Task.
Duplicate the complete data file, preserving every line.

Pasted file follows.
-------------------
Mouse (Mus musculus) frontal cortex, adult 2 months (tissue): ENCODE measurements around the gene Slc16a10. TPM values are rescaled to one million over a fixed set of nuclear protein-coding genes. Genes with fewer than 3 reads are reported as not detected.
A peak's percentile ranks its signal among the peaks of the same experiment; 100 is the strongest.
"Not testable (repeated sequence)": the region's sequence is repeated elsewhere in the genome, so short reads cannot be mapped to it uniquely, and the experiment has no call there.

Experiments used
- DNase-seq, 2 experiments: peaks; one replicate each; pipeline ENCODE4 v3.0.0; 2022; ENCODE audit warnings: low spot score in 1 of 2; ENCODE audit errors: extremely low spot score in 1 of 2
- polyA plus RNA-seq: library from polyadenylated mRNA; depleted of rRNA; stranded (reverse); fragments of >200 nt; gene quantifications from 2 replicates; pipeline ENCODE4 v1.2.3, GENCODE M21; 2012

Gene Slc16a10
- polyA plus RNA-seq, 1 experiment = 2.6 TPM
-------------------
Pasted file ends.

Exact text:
Mouse (Mus musculus) frontal cortex, adult 2 months (tissue): ENCODE measurements around the gene Slc16a10. TPM values are rescaled to one million over a fixed set of nuclear protein-coding genes. Genes with fewer than 3 reads are reported as not detected.
A peak's percentile ranks its signal among the peaks of the same experiment; 100 is the strongest.
"Not testable (repeated sequence)": the region's sequence is repeated elsewhere in the genome, so short reads cannot be mapped to it uniquely, and the experiment has no call there.

Experiments used
- DNase-seq, 2 experiments: peaks; one replicate each; pipeline ENCODE4 v3.0.0; 2022; ENCODE audit warnings: low spot score in 1 of 2; ENCODE audit errors: extremely low spot score in 1 of 2
- polyA plus RNA-seq: library from polyadenylated mRNA; depleted of rRNA; stranded (reverse); fragments of >200 nt; gene quantifications from 2 replicates; pipeline ENCODE4 v1.2.3, GENCODE M21; 2012

Gene Slc16a10
- polyA plus RNA-seq, 1 experiment = 2.6 TPM